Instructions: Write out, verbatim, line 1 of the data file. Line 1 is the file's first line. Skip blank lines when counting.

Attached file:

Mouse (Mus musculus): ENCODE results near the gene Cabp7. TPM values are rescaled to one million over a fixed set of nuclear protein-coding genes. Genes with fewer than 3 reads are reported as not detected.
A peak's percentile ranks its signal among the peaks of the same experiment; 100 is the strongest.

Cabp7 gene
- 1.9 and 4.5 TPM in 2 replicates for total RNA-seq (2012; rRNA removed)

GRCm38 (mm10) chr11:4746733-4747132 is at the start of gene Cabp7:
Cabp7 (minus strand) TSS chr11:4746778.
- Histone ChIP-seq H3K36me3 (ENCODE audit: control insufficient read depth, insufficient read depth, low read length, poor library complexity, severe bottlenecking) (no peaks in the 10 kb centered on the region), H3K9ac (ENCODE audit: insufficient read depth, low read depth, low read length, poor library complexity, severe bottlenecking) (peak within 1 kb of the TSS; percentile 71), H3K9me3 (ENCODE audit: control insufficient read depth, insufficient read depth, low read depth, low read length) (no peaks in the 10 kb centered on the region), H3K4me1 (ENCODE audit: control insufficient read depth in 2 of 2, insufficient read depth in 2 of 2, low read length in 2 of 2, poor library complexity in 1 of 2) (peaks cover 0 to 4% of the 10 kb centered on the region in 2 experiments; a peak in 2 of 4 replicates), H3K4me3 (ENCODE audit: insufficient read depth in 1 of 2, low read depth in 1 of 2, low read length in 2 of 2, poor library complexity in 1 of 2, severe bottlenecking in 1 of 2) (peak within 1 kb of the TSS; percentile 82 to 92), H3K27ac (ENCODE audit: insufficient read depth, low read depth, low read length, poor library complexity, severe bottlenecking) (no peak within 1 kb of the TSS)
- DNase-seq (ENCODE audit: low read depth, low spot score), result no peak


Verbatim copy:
Mouse (Mus musculus): ENCODE results near the gene Cabp7. TPM values are rescaled to one million over a fixed set of nuclear protein-coding genes. Genes with fewer than 3 reads are reported as not detected.